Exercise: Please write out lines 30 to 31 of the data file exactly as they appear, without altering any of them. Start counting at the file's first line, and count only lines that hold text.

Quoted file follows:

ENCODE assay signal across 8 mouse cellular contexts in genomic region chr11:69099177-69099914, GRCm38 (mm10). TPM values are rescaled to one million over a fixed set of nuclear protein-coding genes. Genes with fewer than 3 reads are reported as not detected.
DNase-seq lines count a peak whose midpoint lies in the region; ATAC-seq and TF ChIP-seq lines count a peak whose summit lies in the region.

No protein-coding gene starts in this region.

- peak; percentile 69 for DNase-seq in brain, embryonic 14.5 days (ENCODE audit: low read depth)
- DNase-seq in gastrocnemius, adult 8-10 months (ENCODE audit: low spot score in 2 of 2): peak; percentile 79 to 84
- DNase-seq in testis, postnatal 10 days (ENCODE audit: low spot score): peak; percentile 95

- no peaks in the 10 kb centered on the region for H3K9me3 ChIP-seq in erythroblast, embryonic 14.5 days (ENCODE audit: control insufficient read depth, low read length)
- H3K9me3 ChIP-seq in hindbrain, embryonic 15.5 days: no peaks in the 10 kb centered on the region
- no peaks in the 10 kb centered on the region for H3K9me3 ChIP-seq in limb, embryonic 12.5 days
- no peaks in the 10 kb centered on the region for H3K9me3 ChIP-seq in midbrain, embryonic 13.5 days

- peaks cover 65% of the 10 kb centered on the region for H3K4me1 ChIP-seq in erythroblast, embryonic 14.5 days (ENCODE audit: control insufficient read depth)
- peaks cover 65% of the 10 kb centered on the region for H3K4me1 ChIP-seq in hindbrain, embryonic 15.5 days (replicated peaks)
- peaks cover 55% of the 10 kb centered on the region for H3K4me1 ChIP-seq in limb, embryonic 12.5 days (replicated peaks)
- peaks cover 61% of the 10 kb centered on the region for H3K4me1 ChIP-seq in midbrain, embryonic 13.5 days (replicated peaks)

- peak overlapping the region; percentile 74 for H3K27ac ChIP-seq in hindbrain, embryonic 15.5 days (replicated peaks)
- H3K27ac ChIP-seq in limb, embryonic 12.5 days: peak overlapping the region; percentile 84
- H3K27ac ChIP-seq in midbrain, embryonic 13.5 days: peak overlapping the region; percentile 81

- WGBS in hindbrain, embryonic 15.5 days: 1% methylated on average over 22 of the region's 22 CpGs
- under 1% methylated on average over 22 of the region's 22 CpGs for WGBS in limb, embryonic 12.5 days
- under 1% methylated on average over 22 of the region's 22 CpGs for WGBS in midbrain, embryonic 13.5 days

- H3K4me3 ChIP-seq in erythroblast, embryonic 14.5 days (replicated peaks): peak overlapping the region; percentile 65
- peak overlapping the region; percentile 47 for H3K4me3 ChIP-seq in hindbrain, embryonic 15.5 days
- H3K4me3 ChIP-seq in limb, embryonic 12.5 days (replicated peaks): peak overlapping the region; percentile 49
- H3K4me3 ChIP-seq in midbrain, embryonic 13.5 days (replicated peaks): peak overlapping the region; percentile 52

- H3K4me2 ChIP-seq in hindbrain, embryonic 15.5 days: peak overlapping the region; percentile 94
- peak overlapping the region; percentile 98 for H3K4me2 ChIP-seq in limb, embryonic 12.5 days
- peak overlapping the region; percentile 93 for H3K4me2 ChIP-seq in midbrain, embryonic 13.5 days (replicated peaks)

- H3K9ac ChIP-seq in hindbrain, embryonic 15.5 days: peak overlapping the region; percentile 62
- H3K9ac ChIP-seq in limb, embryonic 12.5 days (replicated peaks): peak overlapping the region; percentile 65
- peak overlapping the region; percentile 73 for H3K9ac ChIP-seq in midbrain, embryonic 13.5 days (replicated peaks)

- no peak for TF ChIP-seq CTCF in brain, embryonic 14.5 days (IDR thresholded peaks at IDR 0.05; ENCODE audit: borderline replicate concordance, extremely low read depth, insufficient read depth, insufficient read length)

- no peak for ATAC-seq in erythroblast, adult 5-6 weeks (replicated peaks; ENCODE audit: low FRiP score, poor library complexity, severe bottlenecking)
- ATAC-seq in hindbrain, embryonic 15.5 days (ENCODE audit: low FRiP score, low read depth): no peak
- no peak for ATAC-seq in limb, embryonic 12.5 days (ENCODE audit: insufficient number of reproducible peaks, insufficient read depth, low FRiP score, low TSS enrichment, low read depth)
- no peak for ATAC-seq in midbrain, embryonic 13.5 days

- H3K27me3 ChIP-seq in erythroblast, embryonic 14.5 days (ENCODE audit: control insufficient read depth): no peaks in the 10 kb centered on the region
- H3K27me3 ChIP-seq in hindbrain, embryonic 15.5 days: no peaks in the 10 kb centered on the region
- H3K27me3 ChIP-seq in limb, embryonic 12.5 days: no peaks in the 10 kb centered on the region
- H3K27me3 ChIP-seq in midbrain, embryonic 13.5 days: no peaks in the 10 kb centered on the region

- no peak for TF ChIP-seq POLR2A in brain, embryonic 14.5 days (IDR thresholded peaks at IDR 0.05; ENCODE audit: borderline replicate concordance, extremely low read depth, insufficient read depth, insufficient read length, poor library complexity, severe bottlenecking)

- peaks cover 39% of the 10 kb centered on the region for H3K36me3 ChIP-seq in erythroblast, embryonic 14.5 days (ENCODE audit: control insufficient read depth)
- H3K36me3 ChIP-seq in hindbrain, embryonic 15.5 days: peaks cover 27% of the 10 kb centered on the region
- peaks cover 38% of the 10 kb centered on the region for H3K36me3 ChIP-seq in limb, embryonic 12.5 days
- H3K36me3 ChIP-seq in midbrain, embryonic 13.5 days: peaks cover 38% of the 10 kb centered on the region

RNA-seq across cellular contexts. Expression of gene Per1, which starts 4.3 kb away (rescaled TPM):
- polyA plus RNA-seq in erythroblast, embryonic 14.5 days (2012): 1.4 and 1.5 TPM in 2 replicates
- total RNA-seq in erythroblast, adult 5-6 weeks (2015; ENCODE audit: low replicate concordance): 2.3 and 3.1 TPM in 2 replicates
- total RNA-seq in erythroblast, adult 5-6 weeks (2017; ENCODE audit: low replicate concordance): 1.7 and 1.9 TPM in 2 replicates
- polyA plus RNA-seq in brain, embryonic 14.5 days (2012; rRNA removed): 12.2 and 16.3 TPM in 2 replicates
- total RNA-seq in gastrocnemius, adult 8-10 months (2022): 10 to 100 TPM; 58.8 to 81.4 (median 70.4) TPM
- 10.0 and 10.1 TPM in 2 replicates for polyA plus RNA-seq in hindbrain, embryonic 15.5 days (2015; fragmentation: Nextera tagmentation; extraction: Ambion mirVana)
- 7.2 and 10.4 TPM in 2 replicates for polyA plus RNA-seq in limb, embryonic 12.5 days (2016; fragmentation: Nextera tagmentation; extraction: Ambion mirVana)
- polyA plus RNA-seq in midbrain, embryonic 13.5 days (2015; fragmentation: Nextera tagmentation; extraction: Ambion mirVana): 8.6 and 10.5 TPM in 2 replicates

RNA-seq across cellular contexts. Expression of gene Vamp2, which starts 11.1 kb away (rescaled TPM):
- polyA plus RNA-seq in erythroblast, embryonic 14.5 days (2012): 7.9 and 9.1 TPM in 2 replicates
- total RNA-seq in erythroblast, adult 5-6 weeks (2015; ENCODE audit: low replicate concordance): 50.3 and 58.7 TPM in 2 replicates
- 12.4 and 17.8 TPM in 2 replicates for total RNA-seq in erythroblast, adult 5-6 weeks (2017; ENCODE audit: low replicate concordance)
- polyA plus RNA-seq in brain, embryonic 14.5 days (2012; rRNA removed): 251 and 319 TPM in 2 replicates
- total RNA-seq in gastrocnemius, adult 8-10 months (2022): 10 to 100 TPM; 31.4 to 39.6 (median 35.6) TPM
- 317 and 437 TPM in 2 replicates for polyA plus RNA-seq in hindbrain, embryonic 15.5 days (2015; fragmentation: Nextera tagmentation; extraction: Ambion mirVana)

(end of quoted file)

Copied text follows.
- peak overlapping the region; percentile 73 for H3K9ac ChIP-seq in midbrain, embryonic 13.5 days (replicated peaks)

- no peak for TF ChIP-seq CTCF in brain, embryonic 14.5 days (IDR thresholded peaks at IDR 0.05; ENCODE audit: borderline replicate concordance, extremely low read depth, insufficient read depth, insufficient read length)